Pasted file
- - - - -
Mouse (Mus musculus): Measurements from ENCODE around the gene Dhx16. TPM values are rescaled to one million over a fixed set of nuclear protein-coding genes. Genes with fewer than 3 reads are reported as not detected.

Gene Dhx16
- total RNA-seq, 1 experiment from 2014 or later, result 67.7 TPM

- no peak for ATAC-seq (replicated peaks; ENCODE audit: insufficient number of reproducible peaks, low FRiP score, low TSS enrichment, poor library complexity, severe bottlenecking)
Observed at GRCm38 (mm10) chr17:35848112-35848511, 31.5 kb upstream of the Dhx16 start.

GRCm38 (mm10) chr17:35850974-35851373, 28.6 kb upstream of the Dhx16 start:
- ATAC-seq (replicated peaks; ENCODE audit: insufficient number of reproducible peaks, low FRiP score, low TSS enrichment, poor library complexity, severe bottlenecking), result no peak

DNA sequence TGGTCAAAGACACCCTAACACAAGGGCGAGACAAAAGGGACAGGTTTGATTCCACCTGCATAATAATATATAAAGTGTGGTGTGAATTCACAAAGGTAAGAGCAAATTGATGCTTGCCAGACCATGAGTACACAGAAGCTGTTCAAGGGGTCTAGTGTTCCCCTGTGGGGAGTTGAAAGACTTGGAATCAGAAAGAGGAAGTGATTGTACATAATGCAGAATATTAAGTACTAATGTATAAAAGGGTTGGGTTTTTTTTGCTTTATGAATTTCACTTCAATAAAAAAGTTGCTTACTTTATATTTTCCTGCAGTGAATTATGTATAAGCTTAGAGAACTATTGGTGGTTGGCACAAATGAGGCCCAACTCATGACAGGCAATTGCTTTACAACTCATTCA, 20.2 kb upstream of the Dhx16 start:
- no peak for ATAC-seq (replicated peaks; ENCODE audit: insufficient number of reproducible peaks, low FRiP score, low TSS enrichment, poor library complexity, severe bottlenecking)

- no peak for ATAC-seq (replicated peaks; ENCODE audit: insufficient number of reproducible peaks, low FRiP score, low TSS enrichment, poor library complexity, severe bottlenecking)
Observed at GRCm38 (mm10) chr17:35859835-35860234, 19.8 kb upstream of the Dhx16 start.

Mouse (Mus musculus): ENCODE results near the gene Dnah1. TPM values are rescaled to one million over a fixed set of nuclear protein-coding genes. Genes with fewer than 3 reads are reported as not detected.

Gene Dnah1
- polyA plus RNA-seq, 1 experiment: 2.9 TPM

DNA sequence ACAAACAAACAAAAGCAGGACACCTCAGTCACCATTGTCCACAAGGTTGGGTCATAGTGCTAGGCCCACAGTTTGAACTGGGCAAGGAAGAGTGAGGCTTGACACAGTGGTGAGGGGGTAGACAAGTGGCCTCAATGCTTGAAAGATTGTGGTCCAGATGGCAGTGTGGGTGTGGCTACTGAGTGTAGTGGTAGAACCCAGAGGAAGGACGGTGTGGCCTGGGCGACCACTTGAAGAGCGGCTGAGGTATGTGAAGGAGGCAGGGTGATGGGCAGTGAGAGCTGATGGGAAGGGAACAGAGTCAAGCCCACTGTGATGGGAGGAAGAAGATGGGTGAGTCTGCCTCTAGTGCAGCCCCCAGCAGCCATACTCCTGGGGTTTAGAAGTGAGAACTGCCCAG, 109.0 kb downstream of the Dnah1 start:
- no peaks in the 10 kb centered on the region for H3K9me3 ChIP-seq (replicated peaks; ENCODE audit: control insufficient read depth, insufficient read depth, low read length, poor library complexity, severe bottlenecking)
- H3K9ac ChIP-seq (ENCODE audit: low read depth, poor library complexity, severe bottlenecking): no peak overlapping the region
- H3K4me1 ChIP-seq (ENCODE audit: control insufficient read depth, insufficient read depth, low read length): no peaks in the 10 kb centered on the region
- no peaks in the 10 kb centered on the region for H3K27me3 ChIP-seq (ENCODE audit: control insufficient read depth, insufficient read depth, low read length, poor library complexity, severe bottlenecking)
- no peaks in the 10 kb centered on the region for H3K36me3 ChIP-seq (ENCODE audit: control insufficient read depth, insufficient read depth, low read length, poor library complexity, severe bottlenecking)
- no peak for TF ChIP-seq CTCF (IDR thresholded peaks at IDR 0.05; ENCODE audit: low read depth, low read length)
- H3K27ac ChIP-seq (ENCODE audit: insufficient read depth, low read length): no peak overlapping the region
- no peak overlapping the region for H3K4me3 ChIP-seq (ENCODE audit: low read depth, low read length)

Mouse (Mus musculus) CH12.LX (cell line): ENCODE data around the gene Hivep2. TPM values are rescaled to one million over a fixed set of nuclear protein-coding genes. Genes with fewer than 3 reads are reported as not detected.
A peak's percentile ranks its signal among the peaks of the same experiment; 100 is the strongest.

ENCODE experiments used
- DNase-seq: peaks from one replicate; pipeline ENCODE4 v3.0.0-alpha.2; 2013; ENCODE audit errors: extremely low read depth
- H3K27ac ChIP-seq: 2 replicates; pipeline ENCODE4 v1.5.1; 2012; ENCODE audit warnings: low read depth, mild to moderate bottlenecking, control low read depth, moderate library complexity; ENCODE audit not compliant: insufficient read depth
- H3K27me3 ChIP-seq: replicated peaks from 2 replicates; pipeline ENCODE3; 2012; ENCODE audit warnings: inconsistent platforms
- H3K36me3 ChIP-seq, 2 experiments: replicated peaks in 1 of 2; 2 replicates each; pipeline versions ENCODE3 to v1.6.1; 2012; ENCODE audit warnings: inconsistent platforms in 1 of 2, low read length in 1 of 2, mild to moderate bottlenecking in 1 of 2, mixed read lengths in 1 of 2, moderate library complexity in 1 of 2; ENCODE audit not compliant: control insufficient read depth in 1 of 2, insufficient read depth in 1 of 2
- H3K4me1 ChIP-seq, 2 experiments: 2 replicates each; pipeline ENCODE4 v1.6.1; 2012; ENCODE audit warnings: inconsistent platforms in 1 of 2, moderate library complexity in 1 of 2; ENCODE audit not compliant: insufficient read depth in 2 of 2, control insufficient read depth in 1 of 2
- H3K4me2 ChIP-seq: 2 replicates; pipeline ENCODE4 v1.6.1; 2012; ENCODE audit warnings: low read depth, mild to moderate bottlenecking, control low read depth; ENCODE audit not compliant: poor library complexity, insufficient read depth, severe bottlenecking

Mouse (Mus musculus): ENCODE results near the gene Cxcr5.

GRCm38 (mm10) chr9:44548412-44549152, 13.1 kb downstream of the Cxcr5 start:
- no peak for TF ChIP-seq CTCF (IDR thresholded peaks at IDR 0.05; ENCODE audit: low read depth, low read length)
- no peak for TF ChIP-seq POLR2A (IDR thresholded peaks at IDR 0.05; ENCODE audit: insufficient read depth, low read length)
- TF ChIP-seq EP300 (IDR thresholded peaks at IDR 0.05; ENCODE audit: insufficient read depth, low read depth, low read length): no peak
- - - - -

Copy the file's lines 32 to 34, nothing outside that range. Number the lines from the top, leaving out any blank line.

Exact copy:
- H3K4me2 ChIP-seq: 2 replicates; pipeline ENCODE4 v1.6.1; 2012; ENCODE audit warnings: low read depth, mild to moderate bottlenecking, control low read depth; ENCODE audit not compliant: poor library complexity, insufficient read depth, severe bottlenecking

Mouse (Mus musculus): ENCODE results near the gene Cxcr5.

GRCm38 (mm10) chr9:44548412-44549152, 13.1 kb downstream of the Cxcr5 start: